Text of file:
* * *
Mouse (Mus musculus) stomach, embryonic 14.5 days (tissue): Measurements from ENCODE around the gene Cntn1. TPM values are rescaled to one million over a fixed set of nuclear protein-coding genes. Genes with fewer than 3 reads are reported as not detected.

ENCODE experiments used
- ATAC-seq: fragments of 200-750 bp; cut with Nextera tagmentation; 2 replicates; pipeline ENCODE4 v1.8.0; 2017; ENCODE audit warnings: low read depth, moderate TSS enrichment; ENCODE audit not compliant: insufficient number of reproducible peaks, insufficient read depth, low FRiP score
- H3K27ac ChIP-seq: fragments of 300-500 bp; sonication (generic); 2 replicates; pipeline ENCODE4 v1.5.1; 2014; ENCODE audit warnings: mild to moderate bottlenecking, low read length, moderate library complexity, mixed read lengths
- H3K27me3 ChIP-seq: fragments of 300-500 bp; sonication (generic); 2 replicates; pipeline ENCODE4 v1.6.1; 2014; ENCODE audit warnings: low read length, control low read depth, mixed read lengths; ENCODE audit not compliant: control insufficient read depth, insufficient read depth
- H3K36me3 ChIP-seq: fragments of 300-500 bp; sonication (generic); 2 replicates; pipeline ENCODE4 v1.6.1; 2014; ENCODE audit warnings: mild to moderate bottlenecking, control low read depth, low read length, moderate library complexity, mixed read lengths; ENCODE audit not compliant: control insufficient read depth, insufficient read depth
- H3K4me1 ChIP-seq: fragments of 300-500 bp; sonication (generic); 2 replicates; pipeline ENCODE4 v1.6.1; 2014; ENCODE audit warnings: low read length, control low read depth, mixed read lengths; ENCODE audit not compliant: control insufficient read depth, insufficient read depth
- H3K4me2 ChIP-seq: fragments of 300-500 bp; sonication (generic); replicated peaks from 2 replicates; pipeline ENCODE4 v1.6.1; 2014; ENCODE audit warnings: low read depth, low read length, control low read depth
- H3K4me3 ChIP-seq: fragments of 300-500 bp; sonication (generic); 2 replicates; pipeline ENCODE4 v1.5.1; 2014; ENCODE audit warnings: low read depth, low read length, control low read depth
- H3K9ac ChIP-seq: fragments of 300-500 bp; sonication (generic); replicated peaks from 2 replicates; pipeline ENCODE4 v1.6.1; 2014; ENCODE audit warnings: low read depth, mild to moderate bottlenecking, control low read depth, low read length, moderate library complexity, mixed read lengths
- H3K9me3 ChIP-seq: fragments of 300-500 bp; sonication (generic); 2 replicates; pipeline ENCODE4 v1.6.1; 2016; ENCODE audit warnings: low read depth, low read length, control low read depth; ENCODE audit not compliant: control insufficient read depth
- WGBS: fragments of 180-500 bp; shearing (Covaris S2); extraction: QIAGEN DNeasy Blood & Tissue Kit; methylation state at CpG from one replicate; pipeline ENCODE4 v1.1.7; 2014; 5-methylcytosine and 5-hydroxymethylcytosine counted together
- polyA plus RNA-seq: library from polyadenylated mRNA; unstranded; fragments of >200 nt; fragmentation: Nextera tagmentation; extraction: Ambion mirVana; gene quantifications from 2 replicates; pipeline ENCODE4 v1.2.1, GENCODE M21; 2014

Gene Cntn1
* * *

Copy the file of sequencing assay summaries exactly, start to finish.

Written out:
Mouse (Mus musculus) stomach, embryonic 14.5 days (tissue): Measurements from ENCODE around the gene Cntn1. TPM values are rescaled to one million over a fixed set of nuclear protein-coding genes. Genes with fewer than 3 reads are reported as not detected.

ENCODE experiments used
- ATAC-seq: fragments of 200-750 bp; cut with Nextera tagmentation; 2 replicates; pipeline ENCODE4 v1.8.0; 2017; ENCODE audit warnings: low read depth, moderate TSS enrichment; ENCODE audit not compliant: insufficient number of reproducible peaks, insufficient read depth, low FRiP score
- H3K27ac ChIP-seq: fragments of 300-500 bp; sonication (generic); 2 replicates; pipeline ENCODE4 v1.5.1; 2014; ENCODE audit warnings: mild to moderate bottlenecking, low read length, moderate library complexity, mixed read lengths
- H3K27me3 ChIP-seq: fragments of 300-500 bp; sonication (generic); 2 replicates; pipeline ENCODE4 v1.6.1; 2014; ENCODE audit warnings: low read length, control low read depth, mixed read lengths; ENCODE audit not compliant: control insufficient read depth, insufficient read depth
- H3K36me3 ChIP-seq: fragments of 300-500 bp; sonication (generic); 2 replicates; pipeline ENCODE4 v1.6.1; 2014; ENCODE audit warnings: mild to moderate bottlenecking, control low read depth, low read length, moderate library complexity, mixed read lengths; ENCODE audit not compliant: control insufficient read depth, insufficient read depth
- H3K4me1 ChIP-seq: fragments of 300-500 bp; sonication (generic); 2 replicates; pipeline ENCODE4 v1.6.1; 2014; ENCODE audit warnings: low read length, control low read depth, mixed read lengths; ENCODE audit not compliant: control insufficient read depth, insufficient read depth
- H3K4me2 ChIP-seq: fragments of 300-500 bp; sonication (generic); replicated peaks from 2 replicates; pipeline ENCODE4 v1.6.1; 2014; ENCODE audit warnings: low read depth, low read length, control low read depth
- H3K4me3 ChIP-seq: fragments of 300-500 bp; sonication (generic); 2 replicates; pipeline ENCODE4 v1.5.1; 2014; ENCODE audit warnings: low read depth, low read length, control low read depth
- H3K9ac ChIP-seq: fragments of 300-500 bp; sonication (generic); replicated peaks from 2 replicates; pipeline ENCODE4 v1.6.1; 2014; ENCODE audit warnings: low read depth, mild to moderate bottlenecking, control low read depth, low read length, moderate library complexity, mixed read lengths
- H3K9me3 ChIP-seq: fragments of 300-500 bp; sonication (generic); 2 replicates; pipeline ENCODE4 v1.6.1; 2016; ENCODE audit warnings: low read depth, low read length, control low read depth; ENCODE audit not compliant: control insufficient read depth
- WGBS: fragments of 180-500 bp; shearing (Covaris S2); extraction: QIAGEN DNeasy Blood & Tissue Kit; methylation state at CpG from one replicate; pipeline ENCODE4 v1.1.7; 2014; 5-methylcytosine and 5-hydroxymethylcytosine counted together
- polyA plus RNA-seq: library from polyadenylated mRNA; unstranded; fragments of >200 nt; fragmentation: Nextera tagmentation; extraction: Ambion mirVana; gene quantifications from 2 replicates; pipeline ENCODE4 v1.2.1, GENCODE M21; 2014

Gene Cntn1